Lesson #4: Remember the Importance of Informal Communication. “Create (not just encourage) forums to replace informal hallway communication,” says Irani-Famili. “This can be, for example, open calls, group text, whatever works for your team.” As leaders, you can unintentionally become hyper-focused on productivity – especially in times of added business pressure – to the point that you might not remember the important roll more informal communications play in a team. To Irani-Famili’s point, you need to not only remember the need for informal communications, but you need to create it. Since COVID-19 came into play, our team has begun virtual team happy hours every other week – just to serve as way to stay connected on a more personal level and continue to foster the camaraderie we have. I’ve also spoken with service leaders that have been making FaceTime calls to their technicians, to stay connected and check in on a more personal level. This is a point of virtual leadership that I think needs to be more emphasized.

Lesson #5: Scrap One-Hour Meetings. “Adopt 45-minute meetings,” urges Irani-Famili. “Doing so will help create mental space, allows for spark of ideas, encourages physical movement and reduces eye strain.” Yes, PLEASE! This is an excellent idea, enough said.

As Irani-Famili says, “leadership matters now more than ever.” I wholeheartedly agree, and I salute her and all of you working to adapt quickly and successfully to leading your teams through these challenging circumstances. What lessons have you learned that you’d add to Irani-Famili’s list? Email me, I’d love to hear them!

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May 8, 2020 | 5 Mins Read

Consumer Behavior has Changed. How Will You Adapt?

May 8, 2020 | 5 Mins Read

Consumer Behavior has Changed. How Will You Adapt?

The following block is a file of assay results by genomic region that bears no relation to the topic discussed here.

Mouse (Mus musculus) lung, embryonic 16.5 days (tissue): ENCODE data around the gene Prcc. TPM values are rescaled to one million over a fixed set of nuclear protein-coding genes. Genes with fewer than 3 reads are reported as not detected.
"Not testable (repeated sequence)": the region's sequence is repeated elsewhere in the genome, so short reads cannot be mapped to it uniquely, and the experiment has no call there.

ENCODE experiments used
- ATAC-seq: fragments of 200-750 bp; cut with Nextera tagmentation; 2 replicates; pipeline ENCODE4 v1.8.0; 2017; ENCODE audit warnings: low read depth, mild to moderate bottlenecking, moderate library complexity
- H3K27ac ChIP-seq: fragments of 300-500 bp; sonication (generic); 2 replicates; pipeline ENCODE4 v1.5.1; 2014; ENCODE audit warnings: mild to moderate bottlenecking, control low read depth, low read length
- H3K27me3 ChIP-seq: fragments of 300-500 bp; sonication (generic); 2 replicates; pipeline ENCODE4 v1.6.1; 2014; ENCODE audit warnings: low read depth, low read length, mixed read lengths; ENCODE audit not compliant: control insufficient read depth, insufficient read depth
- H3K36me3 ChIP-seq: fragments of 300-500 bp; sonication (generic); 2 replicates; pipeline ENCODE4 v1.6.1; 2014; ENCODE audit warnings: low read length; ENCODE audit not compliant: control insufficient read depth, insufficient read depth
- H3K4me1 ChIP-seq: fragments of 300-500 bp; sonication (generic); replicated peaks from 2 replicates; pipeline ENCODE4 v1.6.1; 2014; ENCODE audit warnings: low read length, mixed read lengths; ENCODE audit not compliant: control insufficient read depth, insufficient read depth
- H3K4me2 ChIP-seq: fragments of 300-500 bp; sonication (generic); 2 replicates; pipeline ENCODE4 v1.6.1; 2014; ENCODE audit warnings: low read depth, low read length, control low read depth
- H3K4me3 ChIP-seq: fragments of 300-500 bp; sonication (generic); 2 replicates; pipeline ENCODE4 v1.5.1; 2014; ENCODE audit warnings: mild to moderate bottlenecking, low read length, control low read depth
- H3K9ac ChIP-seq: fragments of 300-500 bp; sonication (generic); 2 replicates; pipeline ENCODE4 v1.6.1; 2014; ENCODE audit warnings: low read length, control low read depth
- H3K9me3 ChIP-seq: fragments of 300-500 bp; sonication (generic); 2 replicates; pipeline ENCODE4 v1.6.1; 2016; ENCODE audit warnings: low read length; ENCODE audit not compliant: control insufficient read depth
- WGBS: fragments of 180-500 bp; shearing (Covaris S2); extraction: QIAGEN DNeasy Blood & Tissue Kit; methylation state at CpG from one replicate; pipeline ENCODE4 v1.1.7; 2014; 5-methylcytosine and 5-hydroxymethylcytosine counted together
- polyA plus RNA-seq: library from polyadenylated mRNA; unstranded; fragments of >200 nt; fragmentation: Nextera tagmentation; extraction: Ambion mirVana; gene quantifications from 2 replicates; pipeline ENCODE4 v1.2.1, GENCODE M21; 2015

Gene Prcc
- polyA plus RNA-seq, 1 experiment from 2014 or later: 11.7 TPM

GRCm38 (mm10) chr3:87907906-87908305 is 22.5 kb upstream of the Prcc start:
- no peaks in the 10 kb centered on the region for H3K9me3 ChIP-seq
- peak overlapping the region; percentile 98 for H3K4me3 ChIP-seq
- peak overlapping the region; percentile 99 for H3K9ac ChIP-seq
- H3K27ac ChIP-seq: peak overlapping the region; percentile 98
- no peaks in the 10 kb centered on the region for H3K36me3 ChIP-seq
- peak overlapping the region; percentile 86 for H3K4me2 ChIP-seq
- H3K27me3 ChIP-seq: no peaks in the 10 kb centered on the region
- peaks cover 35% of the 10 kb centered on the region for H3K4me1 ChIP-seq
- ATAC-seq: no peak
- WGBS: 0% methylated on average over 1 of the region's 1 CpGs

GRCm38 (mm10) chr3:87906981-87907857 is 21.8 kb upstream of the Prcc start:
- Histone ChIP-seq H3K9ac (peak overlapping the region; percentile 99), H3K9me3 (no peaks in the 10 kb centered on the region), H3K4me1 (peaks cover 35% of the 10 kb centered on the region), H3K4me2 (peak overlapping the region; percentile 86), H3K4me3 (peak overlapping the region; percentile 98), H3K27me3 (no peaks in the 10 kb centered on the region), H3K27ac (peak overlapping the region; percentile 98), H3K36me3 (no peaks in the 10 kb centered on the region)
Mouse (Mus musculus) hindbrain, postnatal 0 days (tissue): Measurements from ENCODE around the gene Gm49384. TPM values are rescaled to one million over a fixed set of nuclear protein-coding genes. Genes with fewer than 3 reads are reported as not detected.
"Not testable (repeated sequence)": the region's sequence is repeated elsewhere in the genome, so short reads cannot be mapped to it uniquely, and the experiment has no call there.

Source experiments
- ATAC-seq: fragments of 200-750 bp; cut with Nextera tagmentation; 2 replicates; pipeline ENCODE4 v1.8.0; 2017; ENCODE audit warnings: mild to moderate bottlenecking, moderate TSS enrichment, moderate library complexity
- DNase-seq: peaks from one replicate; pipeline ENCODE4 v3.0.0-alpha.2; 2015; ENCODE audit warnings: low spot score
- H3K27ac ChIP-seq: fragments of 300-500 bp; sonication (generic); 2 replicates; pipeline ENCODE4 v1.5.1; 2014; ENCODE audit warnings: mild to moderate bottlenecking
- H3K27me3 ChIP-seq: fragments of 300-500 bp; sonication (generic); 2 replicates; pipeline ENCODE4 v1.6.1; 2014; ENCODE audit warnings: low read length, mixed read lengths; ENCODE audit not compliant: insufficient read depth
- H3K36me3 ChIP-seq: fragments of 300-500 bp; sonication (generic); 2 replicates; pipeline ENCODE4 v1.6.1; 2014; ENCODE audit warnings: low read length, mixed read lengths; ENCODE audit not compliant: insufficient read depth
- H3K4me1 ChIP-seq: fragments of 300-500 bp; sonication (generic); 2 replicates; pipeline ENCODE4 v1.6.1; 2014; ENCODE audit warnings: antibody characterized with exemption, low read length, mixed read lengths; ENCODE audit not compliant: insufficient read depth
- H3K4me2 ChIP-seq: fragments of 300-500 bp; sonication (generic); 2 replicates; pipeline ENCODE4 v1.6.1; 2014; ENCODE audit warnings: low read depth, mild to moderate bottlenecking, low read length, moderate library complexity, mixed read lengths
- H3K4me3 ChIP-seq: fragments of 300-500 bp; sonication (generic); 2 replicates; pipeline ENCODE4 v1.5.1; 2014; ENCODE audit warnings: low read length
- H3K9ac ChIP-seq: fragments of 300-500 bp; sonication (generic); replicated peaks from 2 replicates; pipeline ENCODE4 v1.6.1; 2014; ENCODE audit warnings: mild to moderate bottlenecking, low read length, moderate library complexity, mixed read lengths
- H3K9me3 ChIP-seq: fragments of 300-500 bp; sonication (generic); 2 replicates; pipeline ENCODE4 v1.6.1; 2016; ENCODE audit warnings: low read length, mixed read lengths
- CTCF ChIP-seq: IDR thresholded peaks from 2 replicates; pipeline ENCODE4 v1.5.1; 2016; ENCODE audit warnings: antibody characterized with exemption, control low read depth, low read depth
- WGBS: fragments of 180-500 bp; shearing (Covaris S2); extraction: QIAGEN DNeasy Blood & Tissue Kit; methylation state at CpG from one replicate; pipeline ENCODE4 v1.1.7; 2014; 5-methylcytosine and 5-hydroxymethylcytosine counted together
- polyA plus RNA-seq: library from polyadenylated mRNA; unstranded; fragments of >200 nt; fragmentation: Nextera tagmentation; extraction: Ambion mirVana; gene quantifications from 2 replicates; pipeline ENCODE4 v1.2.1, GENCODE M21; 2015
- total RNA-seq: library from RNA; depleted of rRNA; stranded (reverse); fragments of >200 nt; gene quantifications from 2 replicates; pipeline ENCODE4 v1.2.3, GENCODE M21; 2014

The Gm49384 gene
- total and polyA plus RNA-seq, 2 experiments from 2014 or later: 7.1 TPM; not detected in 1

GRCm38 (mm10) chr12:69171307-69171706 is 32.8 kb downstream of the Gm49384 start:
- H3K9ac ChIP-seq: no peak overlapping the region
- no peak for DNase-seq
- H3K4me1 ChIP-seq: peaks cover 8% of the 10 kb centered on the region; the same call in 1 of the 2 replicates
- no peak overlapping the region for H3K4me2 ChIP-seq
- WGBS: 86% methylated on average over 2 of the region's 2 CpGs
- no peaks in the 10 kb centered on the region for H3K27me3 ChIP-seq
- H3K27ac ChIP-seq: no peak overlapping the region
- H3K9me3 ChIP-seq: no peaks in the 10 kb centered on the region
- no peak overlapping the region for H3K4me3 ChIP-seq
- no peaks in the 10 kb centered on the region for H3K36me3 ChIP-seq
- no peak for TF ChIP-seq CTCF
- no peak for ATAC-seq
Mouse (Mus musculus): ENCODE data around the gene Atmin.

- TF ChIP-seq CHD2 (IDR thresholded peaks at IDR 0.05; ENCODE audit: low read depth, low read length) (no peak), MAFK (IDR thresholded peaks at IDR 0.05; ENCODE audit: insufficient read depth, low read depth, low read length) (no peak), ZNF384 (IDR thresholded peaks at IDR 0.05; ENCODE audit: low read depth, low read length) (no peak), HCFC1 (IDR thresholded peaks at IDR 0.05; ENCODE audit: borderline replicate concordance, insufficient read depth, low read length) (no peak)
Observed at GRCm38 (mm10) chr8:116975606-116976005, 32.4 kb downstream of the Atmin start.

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By Tom Paquin

I am very fortunate to have one living grandparent: My maternal grandfather. A musician, former public school teacher, and town historian, Grampy is a true renaissance man. Even as he tiptoes towards triple digits (though he’d be quick to say he’s not THAT close) he’s taking on new projects.

His recent fixation, at least over the course of the last decade or so, has been the digitalization of every old, brittle piece of paper in his massive collection of news clippings, maps, and genealogical documentation. I am generally tasked with developing new workflows (step one: press “scan”, step two: press “ok”, etc.) or handling troubleshooting. When I visit him, he brings out a yellow legal pad with “Computer Issues for Tommy” written across the top (yes he still calls me Tommy), and we work our way through the list.

Not being able to visit him over the course of the last few months has been difficult for all the obvious reasons you’d expect, but it’s also made troubleshooting the various issues that he’s been having especially more challenging. Any good technician knows that identifying what’s wrong with an asset involves isolating the issue, and that is much easier to do in person than over the phone.